The Belfast Health Trust has apologised to MLAs in Northern Ireland after admitting to deceiving them by inflating the number of incidents during pro-life demonstrations outside abortion clinics from 11 to 41 over six months.
The misleading figures were provided by the Belfast Health Trust during an evidence session in December 2021 as the Members of the Legislative Assembly were considering creating censorship zones to ban offers of help and alternatives to abortion. The legislation was voted through last month to make it a criminal offence to offer information about alternatives to abortion or to pray outside of abortion facilities.
Claire Bailey, Green Party leader and architect of the censorship zones law, alleged incidents of harassment and intimidation outside abortion clinics and hospitals during the debate. Now, however, it has been revealed that many of the alleged incidents did not happen within the time frame given at all.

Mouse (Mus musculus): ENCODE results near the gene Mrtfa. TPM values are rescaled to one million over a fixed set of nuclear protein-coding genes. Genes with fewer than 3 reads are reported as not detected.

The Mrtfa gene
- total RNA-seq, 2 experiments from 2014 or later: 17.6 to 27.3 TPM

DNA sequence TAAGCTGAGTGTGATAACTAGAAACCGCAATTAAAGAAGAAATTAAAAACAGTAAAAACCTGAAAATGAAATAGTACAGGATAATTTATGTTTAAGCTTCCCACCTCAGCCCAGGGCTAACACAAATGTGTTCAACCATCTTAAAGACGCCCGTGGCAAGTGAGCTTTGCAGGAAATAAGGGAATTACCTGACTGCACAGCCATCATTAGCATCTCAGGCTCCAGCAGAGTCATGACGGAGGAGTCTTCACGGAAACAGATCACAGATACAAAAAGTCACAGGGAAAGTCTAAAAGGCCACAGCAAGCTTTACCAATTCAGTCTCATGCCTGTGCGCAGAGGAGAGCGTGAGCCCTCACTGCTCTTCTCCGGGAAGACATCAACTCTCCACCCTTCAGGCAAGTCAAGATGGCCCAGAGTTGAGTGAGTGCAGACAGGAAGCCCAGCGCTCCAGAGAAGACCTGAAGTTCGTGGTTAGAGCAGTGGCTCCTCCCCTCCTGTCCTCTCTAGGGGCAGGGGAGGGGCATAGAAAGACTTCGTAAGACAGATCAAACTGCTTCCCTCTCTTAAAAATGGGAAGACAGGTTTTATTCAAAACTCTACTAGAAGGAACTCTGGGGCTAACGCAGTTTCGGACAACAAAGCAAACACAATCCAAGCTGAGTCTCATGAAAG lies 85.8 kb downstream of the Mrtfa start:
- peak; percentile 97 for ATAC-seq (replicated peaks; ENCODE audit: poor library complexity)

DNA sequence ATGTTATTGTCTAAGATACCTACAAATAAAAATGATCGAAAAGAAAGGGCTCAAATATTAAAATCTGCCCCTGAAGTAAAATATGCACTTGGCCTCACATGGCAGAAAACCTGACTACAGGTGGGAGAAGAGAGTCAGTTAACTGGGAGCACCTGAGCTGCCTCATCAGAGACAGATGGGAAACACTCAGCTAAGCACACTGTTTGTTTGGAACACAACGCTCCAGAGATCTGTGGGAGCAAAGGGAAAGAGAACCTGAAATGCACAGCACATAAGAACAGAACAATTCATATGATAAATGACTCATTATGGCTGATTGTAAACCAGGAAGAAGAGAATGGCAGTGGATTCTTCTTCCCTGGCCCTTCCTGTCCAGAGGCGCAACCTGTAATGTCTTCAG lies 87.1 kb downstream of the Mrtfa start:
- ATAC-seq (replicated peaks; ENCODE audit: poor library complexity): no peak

The Belfast Health Trust confirmed to the Belfast News Letter that, between the two Assembly Evidence Sessions as the law was considered, it added more incidents to its database to inflate the figures from May to October – some of them retrospectively added 8 months after they were alleged to have happened.
The Trust also admitted that only 4 out of the 41 alleged ‘incidents’ were considered worthy of reporting to police. To date, the Police Service of Northern Ireland (PSNI) has not revealed the outcome of the four complaints made by the Belfast Health Trust.
The Abortion Services (Safe Access Zones) Bill could be used to fine people up to £2,500 for offering support to women outside abortion clinics in Northern Ireland.
Right To Life UK spokesperson, Catherine Robinson, said: “This blatant untruth created an utterly false impression of the extent of the alleged problem of harassment and intimidation outside abortion clinics in Northern Ireland. In fact, it could be argued that the problem was almost entirely manufactured by the Belfast Health Trust. Those individuals responsible for deceiving the Assembly should be investigated and appropriately reprimanded”.
“Insofar as the new law was largely based on a proven lie, groups in Northern Ireland are right to demand that the law be scrapped. If its proponents still wish to implement it, they must provide genuine evidence of the alleged problem”.